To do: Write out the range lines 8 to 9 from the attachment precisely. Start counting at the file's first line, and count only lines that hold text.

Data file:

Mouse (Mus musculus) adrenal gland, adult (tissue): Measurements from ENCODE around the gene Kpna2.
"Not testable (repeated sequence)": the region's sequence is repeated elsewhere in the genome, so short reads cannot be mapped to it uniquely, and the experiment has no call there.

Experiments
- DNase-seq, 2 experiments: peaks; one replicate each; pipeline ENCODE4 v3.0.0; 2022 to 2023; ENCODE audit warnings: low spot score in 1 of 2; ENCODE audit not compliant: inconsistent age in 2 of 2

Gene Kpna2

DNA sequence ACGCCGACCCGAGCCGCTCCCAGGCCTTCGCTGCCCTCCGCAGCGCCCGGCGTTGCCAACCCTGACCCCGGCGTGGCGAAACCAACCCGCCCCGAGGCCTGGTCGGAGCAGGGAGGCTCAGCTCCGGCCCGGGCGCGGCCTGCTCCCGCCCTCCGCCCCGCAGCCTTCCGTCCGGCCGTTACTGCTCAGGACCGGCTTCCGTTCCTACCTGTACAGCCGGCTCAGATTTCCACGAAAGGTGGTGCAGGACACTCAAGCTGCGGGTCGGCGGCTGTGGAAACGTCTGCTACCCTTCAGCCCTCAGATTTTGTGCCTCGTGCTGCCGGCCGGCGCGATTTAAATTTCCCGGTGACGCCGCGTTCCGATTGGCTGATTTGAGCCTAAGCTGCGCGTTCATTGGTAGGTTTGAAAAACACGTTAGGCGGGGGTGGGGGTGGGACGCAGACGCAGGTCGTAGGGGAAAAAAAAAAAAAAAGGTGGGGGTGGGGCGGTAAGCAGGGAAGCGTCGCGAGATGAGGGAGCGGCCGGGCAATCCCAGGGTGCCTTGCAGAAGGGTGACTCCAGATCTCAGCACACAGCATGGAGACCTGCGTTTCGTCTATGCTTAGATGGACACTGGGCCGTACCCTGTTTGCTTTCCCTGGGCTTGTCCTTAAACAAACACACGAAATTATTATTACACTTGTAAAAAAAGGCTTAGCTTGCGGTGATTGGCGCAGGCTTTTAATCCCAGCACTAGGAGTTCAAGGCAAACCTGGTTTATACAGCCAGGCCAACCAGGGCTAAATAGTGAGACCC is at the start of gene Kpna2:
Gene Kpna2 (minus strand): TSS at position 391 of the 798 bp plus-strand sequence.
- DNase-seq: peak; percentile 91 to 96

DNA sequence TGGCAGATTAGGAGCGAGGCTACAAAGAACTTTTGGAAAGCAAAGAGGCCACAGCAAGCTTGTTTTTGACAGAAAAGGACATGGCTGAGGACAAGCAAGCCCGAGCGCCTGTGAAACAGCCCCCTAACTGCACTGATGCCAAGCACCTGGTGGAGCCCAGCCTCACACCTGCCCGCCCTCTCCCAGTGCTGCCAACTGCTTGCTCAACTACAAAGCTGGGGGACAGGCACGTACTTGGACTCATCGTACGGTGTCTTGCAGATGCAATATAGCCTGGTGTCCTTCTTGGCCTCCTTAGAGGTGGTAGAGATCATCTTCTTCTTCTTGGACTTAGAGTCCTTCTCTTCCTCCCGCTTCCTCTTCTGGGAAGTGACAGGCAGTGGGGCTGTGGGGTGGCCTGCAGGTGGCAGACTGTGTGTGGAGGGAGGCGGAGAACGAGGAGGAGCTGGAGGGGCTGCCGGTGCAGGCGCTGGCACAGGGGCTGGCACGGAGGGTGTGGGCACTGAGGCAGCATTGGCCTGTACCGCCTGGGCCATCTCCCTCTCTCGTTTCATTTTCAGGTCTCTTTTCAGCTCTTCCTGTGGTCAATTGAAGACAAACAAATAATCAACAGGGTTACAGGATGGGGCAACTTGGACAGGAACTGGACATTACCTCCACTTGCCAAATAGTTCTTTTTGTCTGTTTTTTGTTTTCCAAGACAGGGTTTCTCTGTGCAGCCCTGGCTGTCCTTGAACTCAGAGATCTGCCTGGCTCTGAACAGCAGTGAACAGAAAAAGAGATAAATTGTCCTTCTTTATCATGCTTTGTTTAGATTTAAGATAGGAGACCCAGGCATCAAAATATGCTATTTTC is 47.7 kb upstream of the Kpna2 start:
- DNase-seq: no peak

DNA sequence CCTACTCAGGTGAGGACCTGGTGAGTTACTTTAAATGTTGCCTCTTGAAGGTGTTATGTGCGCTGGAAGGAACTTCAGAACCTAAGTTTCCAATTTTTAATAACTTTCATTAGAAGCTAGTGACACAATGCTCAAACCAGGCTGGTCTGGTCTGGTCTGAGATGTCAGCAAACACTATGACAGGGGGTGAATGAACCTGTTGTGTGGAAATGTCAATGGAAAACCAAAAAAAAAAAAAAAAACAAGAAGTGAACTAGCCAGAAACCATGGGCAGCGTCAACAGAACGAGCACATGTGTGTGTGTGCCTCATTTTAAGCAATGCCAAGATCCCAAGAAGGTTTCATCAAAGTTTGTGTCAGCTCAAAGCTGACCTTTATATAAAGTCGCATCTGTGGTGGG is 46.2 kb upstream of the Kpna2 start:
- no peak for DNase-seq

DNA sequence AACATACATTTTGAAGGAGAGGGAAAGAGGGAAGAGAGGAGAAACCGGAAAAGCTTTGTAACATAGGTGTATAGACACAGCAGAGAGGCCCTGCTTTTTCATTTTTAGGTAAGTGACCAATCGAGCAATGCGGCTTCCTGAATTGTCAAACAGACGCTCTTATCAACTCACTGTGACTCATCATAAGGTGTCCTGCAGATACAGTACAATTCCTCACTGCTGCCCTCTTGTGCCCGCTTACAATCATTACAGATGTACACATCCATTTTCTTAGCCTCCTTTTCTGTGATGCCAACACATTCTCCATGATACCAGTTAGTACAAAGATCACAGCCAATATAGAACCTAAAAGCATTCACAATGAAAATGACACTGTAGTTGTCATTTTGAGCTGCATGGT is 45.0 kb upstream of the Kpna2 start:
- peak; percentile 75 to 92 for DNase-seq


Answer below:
- DNase-seq: peak; percentile 91 to 96

DNA sequence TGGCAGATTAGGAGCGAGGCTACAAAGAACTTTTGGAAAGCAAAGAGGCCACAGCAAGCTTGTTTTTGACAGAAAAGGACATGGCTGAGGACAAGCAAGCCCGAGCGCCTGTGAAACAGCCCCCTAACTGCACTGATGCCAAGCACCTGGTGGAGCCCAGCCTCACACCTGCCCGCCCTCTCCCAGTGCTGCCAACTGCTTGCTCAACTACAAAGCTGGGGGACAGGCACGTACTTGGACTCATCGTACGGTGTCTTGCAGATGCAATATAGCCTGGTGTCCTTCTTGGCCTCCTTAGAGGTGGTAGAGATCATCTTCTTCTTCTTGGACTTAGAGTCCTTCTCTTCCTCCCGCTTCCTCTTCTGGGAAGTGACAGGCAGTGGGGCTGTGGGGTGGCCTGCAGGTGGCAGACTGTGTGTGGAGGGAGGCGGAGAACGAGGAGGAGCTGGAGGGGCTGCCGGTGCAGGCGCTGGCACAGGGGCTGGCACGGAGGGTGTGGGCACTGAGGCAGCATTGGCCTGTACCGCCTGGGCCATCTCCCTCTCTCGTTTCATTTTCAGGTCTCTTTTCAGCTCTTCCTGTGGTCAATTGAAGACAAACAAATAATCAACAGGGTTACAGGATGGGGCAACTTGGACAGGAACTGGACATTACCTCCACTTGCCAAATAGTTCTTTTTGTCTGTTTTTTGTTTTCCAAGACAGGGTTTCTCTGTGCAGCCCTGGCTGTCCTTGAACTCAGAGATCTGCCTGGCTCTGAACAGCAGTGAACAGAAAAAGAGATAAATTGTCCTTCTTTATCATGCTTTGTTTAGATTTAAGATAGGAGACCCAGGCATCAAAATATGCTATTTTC is 47.7 kb upstream of the Kpna2 start: